I loved Duane Michals and his storytelling photos, and I heard he was pretty nice to young wannabees. So I made a trip to New York to show him my work. He invited me to his studio, but when I got there, he needed to rush off to the bank to get a deposit in, and said that he’d look at my portfolio there.
He sat on a bench at the bank and looked at my portfolio. I brought way too much stuff, including my camera and tripod to memorialize the event. He very kindly played along.
After he looked at my portfolio, I asked him the burning question that I really needed him to answer for me: “Do you think I can move to New York?”
“Why not?” he said, “I did.”
That’s all I needed to hear! Duane Michals gave me permission to move to New York!
I was Bruce Davidson’s first female assistant. I just fell into it. A female colleague in my ASMP assistants’ group had been trying to persuade Bruce Davidson for a very long time to hire a woman – to hire her. He finally offered her a freelance job. But how terrible, she was already booked, and she couldn’t do it! So she passed the opportunity on to me. Bruce Davidson apparently had his mind set on hiring a woman, because he hired me, even though I told him I had never worked with strobes before.
He said, no problem, that I could get familiar with the lighting equipment at his apartment while he was in Vancouver. His wife would let me in. I was to pack up 10 cases of lighting gear and fly with them to San Francisco, where he would meet me from Vancouver, and we would start the job. I would be the only assistant.
I tried, I really tried! But they didn’t have youtube videos back then!
He told me that after work that day I had to take all of the equipment into my room and learn it, by myself, and stay up all night long if I had to, but I’d better know the strobes inside and out by the next day.
But that wasn’t necessary. We worked 10 hours that day (and every day). By early afternoon that first day, I definitely had the hang of the strobes, and I was totally a pro!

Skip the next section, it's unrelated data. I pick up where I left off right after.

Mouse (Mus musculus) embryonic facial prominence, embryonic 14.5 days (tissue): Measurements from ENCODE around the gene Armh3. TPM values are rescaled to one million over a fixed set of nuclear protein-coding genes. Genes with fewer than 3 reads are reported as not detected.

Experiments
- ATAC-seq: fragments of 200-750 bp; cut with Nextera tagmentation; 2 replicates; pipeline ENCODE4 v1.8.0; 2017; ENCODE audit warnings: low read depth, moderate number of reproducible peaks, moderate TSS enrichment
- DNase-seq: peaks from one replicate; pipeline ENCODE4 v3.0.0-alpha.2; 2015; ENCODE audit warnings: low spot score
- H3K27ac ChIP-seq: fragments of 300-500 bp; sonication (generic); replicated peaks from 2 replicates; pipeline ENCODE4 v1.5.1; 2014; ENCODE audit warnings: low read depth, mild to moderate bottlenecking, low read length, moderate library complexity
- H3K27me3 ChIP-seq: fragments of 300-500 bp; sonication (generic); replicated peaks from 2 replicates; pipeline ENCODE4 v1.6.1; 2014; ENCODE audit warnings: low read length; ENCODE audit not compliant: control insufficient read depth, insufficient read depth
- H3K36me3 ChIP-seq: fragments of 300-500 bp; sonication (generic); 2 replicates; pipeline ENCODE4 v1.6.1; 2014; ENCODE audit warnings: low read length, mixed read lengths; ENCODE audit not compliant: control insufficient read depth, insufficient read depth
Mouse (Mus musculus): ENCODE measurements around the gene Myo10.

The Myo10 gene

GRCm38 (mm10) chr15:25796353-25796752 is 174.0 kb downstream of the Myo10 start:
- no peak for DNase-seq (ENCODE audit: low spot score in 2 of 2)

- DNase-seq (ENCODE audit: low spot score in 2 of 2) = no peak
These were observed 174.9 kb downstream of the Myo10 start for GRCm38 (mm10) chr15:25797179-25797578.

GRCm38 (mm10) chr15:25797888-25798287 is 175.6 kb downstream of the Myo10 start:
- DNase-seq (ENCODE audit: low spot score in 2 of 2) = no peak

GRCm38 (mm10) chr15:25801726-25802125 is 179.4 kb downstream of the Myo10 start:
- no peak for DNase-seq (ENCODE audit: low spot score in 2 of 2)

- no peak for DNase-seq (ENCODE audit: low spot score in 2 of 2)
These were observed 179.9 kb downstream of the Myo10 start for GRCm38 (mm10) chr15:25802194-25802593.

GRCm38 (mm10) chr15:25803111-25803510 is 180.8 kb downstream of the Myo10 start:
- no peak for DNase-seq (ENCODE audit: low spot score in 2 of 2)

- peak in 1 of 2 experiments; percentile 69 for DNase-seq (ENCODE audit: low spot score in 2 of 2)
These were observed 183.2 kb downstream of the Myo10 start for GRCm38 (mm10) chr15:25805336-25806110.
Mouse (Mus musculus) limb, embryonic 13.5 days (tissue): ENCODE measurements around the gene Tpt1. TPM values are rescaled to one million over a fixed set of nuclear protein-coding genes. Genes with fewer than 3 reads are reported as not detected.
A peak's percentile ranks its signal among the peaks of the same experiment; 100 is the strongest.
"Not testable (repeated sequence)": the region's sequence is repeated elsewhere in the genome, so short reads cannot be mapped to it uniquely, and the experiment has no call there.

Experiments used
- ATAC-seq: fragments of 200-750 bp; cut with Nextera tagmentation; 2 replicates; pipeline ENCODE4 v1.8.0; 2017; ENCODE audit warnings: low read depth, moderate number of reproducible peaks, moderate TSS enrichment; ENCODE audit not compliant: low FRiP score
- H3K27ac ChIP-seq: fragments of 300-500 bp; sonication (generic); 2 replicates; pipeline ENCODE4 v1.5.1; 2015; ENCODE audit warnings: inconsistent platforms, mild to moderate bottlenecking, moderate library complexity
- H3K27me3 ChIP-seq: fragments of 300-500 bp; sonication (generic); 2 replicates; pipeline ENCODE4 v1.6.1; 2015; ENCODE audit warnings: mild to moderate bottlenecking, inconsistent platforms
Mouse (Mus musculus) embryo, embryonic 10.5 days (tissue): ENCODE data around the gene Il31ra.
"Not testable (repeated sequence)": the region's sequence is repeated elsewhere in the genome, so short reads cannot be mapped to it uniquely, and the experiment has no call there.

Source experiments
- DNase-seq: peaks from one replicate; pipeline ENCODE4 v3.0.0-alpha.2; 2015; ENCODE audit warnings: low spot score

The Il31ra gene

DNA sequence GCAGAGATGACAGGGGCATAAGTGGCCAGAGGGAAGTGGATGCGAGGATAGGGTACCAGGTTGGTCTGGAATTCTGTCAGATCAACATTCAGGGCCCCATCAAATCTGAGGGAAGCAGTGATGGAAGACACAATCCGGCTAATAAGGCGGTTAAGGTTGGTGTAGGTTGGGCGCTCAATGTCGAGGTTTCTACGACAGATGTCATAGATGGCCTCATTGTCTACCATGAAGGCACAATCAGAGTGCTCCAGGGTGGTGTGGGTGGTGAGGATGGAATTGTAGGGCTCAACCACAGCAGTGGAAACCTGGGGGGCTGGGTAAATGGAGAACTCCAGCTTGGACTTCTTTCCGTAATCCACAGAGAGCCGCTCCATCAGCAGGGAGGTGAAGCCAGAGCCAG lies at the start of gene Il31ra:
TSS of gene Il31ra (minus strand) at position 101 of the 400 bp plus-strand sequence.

Did I mention that Bruce Davidson was a really hard worker? We started at dawn and worked all day and sometimes getting a break for dinner but most times catching a plane for the next location. He shot tons of film. Even when he wasn’t shooting, he was a demanding boss. He always had to play Scrabble on the plane, in the waiting area, in the cab, wherever, using his magnetic Scrabble board. I never caught a break! But he paid well, $125 a day, which was a lot for 1981. He would say, he worked his assistants hard, but paid them well.
I’m not complaining, and I actually worked for him a few more times after that over the next couple of years. So I feel good about myself!
I learned strobe lighting from Bruce Davidson, and unfortunately (maybe) I picked up his work ethic. But I have yet to own a magnetic Scrabble board.
I had a great gig processing and printing for Annie Liebovitz during my first couple years in New York.
The t-shirt, above, was made by her first assistant, George Lange, as a joke for her birthday, because Annie Liebovitz had a reputation for screaming at her assistants. She never screamed at me, because I rarely assisted her other than the darkroom work, which was done outside her studio. But I did work on the John Belushi shoot. I was sent home early though, because she liked to be alone with her subjects, so she could try to get them naked for the shot. At least that’s what I understood.
After a few years and I was doing more of my own photo shoots (I had just gotten an assignment from Vogue!), Annie Liebovitz called and asked me to be her studio manager. I didn’t even hesitate before answering — my cocky delusional self told her I couldn’t because I was too busy doing my own thing.
Immediately afterwards, I felt like that was the dumbest thing I ever said. What an amazing photographer to have worked for, and think of the connections I could have made! But in retrospect I feel like I did the right thing, because I have managed to have a pretty nice career in spite of it all. (And I named my daughter Anna.)
The last time I saw Bruce Davidson was in 1985, having run into him at the color lab where I was printing my new baby project — naked floating babies printed life size. I showed him the prints, and he gave me the best compliment ever. “I think you really have something there.”
And I did.
My first job in New York was photographing at the Copacabana, 1981. The film was quickly processed in the back and sloppy prints were made, full of fix, slapped wet in a folder, and then I’d have to try to sell them. I’d be off work at 2am, taking the subway and walking through Washington Square Park alone to get home!